The Guardian gave us 3 stars but the review itself is a bit snooty as they don’t like that a farce has a ‘moral’ (!!). The Times gave us a brilliant review (4 stars) and it looks like that reviewer from The Times was more in-tune with the audience – they almost gave it three stars but the audience’s enjoyment swayed them (“My fourth star hovered for a while, uncertain: it was won by the unforced glee of the preview audience. For it’s a good-hearted show with real laughs: not to be sniffed at.”) The Stage absolutely loved it saying “…this is by far and away the most accomplished musical comedy opening in the West End this season.” I don’t think The Evening Standard stayed for the second act, they agree with the West End Whingers and I have to say – if the Evening Standard reviewer thinks that the tunes are instantly forgettable I’d love to know his secret, I’ve hummed ‘Lend Me a Tenor’ ever since the technical! It is interesting that the ‘reviewer’ gave it 2 stars but the reader rating is 4 stars. (Update: The Arts Desk gave us a good review “…it’s not “Lend me a pillow”, as one vicious wagster put it, but “Take me again”. And if you like to see showbiz staging at its slick, frivolous best, you shouldn’t miss it either.”)

Audiences and critics are in disagreement here, the audiences we’ve had have loved the show and even if we’ve only had two levels open and have barely filled them we get standing ovations, cheers… all the signals that the audience is having a great time. Hopefully then it’ll be word of mouth and social media that sells the show.

I can’t tell you how nice it is to work on a show where everyone in it is a very talented professional. Saturday night the lead, Max (Damian Humbley) fumbled the wine bottle thrown to him by Tito (Michael Matus), dropped it and slipped over in the broken glass cutting his arm pretty badly (he went to A&E after the show) – watching from the spots we could see his shirt sleeve getting redder and he seemed to bleed all over Tito in the bed – he carried on with everything regardless, even directing cast away from the glass/water on stage. Major kudos and he got a well deserved cheer at the end. Saturday night was a bit of a show for things going wrong, in the second act Cassidy Jansen’s (playing Maggie) dress came undone during her number with the in-disguise Max – audience had a good giggle, stage management didn’t know what was going on and I managed to muck up my spot cue in trying to let them know over cans (I don’t have a clip on my belt pack so it was on the spot stand and my spot ‘wanders’ if you don’t keep a tight hold of it). There’s a line in the show that’s something like “from this point forward, there is nothing that could possibly go wrong.” – it got the biggest laugh of the night.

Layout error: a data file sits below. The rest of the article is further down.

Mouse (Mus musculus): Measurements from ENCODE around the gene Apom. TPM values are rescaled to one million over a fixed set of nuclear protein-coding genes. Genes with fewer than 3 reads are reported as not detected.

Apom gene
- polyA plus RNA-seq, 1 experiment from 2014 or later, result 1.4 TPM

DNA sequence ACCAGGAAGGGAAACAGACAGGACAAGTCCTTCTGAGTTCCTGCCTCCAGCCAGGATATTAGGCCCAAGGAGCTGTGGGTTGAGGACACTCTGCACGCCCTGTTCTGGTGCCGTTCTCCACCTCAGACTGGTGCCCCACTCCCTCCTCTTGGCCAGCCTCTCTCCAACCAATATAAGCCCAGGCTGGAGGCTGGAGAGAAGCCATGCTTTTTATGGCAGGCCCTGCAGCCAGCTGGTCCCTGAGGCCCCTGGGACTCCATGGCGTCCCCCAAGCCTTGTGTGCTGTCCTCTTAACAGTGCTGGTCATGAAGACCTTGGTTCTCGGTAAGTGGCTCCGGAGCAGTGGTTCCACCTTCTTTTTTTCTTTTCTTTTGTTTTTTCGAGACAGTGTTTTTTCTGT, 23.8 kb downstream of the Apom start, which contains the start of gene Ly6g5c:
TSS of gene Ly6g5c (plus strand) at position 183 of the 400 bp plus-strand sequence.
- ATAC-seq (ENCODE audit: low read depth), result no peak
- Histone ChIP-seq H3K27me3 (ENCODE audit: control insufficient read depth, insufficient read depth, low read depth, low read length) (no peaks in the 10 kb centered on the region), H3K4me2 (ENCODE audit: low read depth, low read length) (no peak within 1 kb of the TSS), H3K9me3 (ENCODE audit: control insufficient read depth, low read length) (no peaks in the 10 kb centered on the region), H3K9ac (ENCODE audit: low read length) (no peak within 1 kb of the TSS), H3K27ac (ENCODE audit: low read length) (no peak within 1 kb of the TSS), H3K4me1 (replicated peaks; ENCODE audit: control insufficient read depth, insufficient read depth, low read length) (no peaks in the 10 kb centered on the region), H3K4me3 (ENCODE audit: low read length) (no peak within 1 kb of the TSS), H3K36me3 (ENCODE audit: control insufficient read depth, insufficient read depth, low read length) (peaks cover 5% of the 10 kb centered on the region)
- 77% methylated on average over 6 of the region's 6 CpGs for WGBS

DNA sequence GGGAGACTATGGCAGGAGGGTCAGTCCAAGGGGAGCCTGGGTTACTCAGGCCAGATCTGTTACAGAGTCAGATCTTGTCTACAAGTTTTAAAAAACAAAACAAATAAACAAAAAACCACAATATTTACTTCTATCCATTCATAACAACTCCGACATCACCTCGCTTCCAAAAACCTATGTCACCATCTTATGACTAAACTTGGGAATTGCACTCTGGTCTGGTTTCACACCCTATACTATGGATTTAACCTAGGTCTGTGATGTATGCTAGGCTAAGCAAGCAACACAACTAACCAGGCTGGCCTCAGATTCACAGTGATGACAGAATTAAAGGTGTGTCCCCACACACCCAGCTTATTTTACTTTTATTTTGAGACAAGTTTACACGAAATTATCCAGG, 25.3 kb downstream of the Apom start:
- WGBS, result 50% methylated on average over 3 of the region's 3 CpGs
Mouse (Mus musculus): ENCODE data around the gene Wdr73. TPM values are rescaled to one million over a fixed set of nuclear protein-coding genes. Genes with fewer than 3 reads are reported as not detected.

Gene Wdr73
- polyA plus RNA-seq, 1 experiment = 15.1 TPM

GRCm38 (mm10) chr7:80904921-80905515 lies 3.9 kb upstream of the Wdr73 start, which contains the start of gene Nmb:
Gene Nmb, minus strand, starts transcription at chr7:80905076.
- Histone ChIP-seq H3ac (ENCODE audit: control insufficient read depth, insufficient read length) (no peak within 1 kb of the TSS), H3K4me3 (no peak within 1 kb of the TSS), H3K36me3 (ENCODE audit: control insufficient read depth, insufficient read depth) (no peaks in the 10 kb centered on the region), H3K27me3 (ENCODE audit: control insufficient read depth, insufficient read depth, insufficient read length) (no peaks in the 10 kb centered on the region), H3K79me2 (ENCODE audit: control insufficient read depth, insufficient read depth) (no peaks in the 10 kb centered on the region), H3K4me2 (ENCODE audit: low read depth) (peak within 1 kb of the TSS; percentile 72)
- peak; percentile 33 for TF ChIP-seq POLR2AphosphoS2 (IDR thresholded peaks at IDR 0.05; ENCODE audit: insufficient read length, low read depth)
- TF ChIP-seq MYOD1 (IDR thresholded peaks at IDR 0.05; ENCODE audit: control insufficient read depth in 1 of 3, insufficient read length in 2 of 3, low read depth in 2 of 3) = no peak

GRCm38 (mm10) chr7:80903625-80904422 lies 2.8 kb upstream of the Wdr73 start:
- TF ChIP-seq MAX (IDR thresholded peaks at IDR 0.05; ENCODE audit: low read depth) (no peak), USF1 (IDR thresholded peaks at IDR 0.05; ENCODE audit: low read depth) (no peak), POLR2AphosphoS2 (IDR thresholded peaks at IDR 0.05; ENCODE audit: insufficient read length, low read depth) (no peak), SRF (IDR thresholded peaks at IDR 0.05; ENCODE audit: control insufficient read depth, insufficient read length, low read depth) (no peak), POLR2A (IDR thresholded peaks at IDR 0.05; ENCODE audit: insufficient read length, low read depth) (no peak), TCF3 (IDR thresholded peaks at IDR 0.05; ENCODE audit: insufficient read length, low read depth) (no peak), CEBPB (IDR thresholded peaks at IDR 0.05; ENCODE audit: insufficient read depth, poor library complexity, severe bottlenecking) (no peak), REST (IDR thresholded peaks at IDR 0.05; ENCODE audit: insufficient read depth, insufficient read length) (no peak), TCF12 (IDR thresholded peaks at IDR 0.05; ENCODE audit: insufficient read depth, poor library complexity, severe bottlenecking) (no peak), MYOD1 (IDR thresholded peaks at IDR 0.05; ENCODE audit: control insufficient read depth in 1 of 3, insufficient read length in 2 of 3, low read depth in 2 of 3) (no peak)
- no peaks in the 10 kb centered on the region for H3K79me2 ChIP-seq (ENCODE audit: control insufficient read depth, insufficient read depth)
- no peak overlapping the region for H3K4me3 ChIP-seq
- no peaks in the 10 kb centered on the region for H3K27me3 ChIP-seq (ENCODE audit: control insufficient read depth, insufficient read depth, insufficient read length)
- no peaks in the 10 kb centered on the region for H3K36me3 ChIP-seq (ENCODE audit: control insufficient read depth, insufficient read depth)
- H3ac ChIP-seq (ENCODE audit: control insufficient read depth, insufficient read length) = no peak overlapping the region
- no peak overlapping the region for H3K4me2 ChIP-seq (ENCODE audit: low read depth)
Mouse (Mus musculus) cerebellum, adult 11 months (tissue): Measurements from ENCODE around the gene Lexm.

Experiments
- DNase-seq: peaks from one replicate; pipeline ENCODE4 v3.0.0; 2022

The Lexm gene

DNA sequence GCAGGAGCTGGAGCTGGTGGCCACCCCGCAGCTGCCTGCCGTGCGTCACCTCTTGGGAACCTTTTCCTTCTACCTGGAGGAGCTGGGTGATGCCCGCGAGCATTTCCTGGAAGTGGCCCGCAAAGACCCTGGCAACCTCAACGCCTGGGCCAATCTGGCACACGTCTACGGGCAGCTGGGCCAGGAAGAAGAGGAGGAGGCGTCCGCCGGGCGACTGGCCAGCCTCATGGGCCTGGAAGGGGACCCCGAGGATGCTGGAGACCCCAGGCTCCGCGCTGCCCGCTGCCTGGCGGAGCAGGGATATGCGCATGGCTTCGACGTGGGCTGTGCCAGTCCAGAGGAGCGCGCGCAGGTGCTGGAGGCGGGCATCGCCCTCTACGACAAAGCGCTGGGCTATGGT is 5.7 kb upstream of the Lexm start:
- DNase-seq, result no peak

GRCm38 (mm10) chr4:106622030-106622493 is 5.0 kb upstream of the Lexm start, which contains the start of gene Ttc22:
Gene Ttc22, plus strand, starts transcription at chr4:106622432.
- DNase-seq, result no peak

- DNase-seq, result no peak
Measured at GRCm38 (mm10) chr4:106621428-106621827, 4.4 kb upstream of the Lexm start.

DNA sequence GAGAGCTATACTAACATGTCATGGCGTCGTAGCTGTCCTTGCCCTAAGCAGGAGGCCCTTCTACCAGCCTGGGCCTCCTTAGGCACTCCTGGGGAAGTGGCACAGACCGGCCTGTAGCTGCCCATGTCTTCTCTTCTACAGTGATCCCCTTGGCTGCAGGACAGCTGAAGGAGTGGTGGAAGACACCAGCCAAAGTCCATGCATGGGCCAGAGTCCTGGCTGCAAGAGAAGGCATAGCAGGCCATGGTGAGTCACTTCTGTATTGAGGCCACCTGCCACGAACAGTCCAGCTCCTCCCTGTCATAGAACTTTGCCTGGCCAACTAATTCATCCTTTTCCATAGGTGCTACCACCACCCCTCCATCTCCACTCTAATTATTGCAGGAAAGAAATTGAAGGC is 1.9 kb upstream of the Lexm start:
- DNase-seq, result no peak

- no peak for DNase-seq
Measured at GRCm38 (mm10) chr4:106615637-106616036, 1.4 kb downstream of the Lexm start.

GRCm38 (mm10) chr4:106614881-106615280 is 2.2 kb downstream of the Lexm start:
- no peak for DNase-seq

Maybe they could use it for a bit of publicity – the cast literally bleed for their art 😛

Play Review: ‘Or You Could Kiss Me’, Cottesole Theatre Wednesday 20th October

‘Or You Could Kiss Me’ sounds very good on paper; Handspring Puppet Company in collaboration with author Neil Bartlett in a unique story of a life-long South African couple’s journey to the end, told with puppets. Unfortunately, it only sounds good on paper and unlike some reviews I’m putting equal blame on Handspring and Neil Bartlett. In the programme Bartlett talks about the initial development, rather than a conventional script this was devised as a vehicle for the puppets – it’s a if someone said “we’ve got these puppets…” ,the National jumped at the chance and Neil Bartlett saw the opportunity to send an entire auditorium of people to sleep in his almost steam of conscious ‘play’ (unlike Beckett, Bartlett doesn’t have the talent to pull this off). Due to the scripts failings, it was hard to appreciate the puppets as there seemed no reason for them to be puppets, it made it difficult to find the emotional as there wasn’t anything to connect with and there were so many people involved in ‘intimate’ moments the intimacy was completely lost.

The play runs for 1hr40, without an interval (probably to stop people leaving at the halfway mark). A thoroughly disappointing production, made more so because it had so much promise.

0.5/5